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Agricultural occupancy conditions – your options

16 November 2015

An agricultural occupancy condition is often imposed on new rural properties. They limit the use and occupation of the property to those employed in agriculture and were originally aimed at ensuring that the dwelling remains available to the wider agricultural community. It is only when properties subject to such conditions are being sold or change hands, that the conditions can become problematic.

New owners may not be able to comply with the conditions and owners may find it difficult to sell properties subject to them. Faced with this, there are several options as to how best to deal with them.

Option 1 – Satisfying a condition

Those satisfying the agricultural occupancy condition have no issue. Others need to consider if they can comply with the condition. Agriculture is defined in the Agricultural Acts dating back to the 1940s.  Employed in agriculture means “involved with growing crops or looking after livestock”. Those supplying services to agricultural businesses such as contractors, do not normally comply.

Option 2 – Removal of condition

This has to be done by way of a planning application, underpinned by proof that there is no longer any need for an agricultural dwelling on the holding or in the locality. This can usually be demonstrated by the failure of an extended marketing campaign to find a buyer for the property who is able to comply with the condition.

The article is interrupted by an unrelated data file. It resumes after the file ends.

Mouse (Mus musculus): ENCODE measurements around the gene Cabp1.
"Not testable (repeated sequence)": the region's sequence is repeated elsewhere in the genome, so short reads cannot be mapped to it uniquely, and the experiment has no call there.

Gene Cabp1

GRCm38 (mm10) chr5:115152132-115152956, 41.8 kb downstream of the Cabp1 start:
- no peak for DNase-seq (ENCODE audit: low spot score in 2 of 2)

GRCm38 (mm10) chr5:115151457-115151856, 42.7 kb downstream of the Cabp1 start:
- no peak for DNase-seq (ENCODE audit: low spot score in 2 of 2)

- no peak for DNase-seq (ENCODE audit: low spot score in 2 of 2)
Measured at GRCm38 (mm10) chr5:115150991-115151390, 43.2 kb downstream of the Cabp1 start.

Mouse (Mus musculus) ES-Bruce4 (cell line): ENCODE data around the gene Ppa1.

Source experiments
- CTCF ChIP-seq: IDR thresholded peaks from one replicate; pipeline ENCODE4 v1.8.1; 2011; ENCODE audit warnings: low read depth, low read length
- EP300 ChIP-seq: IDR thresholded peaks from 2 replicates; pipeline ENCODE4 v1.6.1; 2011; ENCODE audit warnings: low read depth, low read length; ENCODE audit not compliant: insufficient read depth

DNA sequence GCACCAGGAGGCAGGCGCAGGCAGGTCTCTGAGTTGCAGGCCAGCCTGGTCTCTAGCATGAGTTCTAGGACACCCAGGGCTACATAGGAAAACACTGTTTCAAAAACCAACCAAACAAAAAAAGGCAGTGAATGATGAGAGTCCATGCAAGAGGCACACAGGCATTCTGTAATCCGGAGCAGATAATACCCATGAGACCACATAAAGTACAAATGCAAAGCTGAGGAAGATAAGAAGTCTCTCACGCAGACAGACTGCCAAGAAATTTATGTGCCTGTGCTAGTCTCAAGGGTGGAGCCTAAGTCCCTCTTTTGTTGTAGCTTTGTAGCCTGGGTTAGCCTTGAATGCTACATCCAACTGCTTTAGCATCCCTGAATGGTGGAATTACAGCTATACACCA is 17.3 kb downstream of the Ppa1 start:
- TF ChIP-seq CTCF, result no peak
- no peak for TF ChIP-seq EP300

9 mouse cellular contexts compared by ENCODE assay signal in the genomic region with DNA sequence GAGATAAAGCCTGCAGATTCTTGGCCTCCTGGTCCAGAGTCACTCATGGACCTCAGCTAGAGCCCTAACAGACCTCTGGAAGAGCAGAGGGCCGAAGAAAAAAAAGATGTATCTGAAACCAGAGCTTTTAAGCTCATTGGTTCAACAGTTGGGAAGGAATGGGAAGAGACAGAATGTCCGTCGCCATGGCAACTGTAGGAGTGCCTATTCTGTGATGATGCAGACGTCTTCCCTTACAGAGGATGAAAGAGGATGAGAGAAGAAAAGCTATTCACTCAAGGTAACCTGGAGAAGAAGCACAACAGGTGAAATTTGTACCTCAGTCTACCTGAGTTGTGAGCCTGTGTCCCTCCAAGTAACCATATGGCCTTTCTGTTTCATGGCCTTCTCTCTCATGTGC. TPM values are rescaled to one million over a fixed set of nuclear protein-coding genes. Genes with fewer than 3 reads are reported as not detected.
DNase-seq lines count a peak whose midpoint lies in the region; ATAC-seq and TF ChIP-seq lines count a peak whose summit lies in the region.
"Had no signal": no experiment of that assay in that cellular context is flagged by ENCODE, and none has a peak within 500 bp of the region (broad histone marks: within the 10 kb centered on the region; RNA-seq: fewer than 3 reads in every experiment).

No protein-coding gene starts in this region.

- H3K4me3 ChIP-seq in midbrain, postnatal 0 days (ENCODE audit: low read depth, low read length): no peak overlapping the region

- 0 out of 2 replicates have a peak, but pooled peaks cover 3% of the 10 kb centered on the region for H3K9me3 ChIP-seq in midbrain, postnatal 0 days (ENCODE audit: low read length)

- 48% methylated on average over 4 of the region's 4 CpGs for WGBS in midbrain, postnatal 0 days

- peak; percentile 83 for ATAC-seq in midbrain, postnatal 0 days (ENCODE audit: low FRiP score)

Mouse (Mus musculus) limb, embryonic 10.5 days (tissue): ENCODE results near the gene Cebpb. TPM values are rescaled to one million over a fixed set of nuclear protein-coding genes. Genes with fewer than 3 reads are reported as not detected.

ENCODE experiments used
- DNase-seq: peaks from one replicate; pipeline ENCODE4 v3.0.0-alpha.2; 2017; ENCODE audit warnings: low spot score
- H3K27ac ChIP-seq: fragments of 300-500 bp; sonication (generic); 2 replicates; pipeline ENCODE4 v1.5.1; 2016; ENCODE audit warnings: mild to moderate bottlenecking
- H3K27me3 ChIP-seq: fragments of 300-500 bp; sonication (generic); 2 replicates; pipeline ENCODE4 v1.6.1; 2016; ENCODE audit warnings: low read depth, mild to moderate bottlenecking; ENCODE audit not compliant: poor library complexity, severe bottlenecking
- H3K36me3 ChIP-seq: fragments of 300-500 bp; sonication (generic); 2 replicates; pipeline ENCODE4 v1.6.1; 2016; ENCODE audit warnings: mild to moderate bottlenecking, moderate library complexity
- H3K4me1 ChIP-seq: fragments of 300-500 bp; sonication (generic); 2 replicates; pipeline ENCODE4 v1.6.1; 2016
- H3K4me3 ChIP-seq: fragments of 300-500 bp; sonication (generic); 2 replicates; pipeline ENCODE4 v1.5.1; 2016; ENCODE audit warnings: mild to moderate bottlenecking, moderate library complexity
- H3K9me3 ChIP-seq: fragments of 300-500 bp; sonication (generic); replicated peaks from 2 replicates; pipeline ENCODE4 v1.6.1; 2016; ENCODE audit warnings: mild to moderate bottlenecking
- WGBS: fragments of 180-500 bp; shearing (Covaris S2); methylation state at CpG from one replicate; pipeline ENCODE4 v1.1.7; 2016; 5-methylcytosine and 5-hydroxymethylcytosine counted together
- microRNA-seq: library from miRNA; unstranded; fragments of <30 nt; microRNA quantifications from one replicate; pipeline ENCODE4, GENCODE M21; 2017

Option 3 – Non-compliance with a condition

Breach of the condition will be unenforceable if sufficient time has passed and the local authority can no longer take action. In the case of agricultural occupancy conditions, this is 10 years. If non-compliance has occurred continuously for 10 years or more, a Certificate of Lawful Existing Use or Development (CLEUD) can be applied for and this allows for occupation without complying with the condition.

Option 4 – Amending the condition

It is possible to amend a condition, for example, to bring it into line with modern wording or to add other quasi-agricultural uses such as grazing horses. This also has to be done by a planning application to the local authority.

Our Chambers-rated agriculture and estates team handles the acquisition and sale of a wide range of rural property including agricultural land, farms and country houses. 

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Disclaimer: All legal information is correct at the time of publication but please be aware that laws may change over time. This article contains general legal information but should not be relied upon as legal advice. Please seek professional legal advice about your specific situation - contact us; we’d be delighted to help.
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Adam Hale BA (Hons), TEP, FALA
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